Yeni P.,Service des Maladies Infectieuses
Current HIV research | Year: 2010
Current HIV treatment guidelines emphasize the importance of using an active antiretroviral therapy regimen that produces full virologic suppression and immunologic competence, while at the same time providing patients with a favorable safety profile and limited risk for development of drug resistance. Etravirine (TMC125), a recently approved, non-nucleoside reverse transcriptase inhibitor (NNRTI), has shown durable, superior virologic efficacy over placebo in the Phase III, randomized, double-blind DUET trials in 1,203 treatment-experienced, NNRTI-resistant, HIV-1-infected patients. Statistical significance of responses with etravirine over placebo was maintained through Week 24, 48 and 96, regardless of baseline demographics, baseline disease characteristics or the background regimen used. Etravirine has demonstrated a favorable safety and tolerability profile; the incidence of treatment-emergent adverse events was comparable with placebo in the DUET trials, with the exception of rash. The tolerability profile of etravirine also appears to be favorable in terms of neuropsychiatric and hepatic side effects. The pharmacokinetic profile of twice-daily etravirine minimizes the potential for clinically relevant drug-drug interactions and allows for its use in combination with a wide range of other agents. In addition, etravirine has a high genetic barrier to the development of resistance, further enhancing potential benefit in patients infected with NNRTI-resistant virus. The clinical efficacy and favorable safety profile of etravirine, together with its pharmacokinetic profile and high genetic barrier to resistance, make it a valuable treatment option for a wide range of treatment-experienced HIV-1-infected patients.
Faye O.,Institute Pasteur Of Dakar |
Boelle P.-Y.,French Institute of Health and Medical Research |
Boelle P.-Y.,University Pierre and Marie Curie |
Heleze E.,Ministry of Health |
And 9 more authors.
The Lancet Infectious Diseases | Year: 2015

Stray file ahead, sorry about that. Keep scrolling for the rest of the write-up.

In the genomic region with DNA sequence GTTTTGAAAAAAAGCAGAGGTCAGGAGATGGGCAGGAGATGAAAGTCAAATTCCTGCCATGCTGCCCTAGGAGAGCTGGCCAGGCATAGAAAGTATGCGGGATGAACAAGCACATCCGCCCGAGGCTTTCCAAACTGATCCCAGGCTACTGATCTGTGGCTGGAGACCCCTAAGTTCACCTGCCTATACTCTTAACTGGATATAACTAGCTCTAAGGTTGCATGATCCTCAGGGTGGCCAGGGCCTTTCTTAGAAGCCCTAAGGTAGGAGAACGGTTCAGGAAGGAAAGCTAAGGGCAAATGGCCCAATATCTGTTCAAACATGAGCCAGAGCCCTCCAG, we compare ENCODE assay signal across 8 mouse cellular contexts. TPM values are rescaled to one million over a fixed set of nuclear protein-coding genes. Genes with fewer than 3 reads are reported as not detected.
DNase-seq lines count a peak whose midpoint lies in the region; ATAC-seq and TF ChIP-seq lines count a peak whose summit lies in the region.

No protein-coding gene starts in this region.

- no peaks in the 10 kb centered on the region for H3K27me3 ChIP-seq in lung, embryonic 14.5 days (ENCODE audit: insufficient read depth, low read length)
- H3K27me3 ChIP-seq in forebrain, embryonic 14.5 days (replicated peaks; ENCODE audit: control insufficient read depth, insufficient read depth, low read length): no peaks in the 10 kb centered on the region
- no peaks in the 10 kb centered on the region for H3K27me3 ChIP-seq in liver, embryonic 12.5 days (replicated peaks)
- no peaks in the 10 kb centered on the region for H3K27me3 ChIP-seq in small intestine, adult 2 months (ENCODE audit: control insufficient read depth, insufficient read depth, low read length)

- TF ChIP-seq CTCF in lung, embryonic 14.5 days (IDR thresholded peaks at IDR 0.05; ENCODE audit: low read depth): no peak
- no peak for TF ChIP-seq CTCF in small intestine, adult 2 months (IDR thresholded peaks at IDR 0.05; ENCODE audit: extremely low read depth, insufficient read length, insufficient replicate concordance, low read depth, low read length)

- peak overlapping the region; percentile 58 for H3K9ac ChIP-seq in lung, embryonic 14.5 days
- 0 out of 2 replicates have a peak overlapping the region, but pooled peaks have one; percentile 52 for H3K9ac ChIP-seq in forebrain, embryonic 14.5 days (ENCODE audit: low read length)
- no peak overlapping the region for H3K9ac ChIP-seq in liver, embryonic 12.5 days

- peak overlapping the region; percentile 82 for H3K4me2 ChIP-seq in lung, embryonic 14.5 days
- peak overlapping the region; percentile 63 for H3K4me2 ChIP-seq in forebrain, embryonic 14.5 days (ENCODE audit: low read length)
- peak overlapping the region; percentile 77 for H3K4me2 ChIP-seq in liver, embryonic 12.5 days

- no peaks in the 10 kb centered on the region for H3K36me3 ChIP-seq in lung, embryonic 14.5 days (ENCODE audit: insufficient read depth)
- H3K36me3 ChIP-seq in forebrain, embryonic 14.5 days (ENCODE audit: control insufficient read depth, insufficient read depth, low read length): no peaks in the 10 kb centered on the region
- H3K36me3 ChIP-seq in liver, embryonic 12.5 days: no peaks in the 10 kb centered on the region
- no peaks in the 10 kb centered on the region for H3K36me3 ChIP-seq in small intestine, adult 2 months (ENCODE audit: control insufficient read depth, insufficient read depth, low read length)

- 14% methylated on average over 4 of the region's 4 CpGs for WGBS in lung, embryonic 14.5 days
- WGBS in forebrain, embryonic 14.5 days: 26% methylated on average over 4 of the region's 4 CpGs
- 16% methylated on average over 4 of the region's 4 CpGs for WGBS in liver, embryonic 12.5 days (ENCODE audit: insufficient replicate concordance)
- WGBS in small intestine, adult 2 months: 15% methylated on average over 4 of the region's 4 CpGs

Background: An epidemic of Ebola virus disease of unprecedented size continues in parts of west Africa. For the first time, large urban centres such as Conakry, the capital of Guinea, are affected. We did an observational study of patients with Ebola virus disease in three regions of Guinea, including Conakry, aiming to map the routes of transmission and assess the effect of interventions. Methods: Between Feb 10, 2014, and Aug 25, 2014, we obtained data from the linelist of all confirmed and probable cases in Guinea (as of Sept 16, 2014), a laboratory database of information about patients, and interviews with patients and their families and neighbours. With this information, we mapped chains of transmission, identified which setting infections most probably originated from (community, hospitals, or funerals), and computed the context-specific and overall reproduction numbers. Findings: Of 193 confirmed and probable cases of Ebola virus disease reported in Conakry, Boffa, and Télimélé, 152 (79%) were positioned in chains of transmission. Health-care workers contributed little to transmission. In March, 2014, individuals with Ebola virus disease who were not health-care workers infected a mean of 2·3 people (95% CI 1·6-3·2): 1·4 (0·9-2·2) in the community, 0·4 (0·1-0·9) in hospitals, and 0·5 (0·2-1·0) at funerals. After the implementation of infection control in April, the reproduction number in hospitals and at funerals reduced to lower than 0·1. In the community, the reproduction number dropped by 50% for patients that were admitted to hospital, but remained unchanged for those that were not. In March, hospital transmissions constituted 35% (seven of 20) of all transmissions and funeral transmissions constituted 15% (three); but from April to the end of the study period, they constituted only 9% (11 of 128) and 4% (five), respectively. 82% (119 of 145) of transmission occurred in the community and 72% (105) between family members. Our simulations show that a 10% increase in hospital admissions could have reduced the length of chains by 26% (95% CI 4-45). Interpretation: In Conakry, interventions had the potential to stop the epidemic, but reintroductions of the disease and poor cooperation of a few families led to prolonged low-level spread, showing the challenges of Ebola virus disease control in large urban centres. Monitoring of chains of transmission is crucial to assess and optimise local control strategies for Ebola virus disease. Funding: Labex IBEID, Reacting, PREDEMICS, NIGMS MIDAS initiative, Institut Pasteur de Dakar. © 2015 Elsevier Ltd.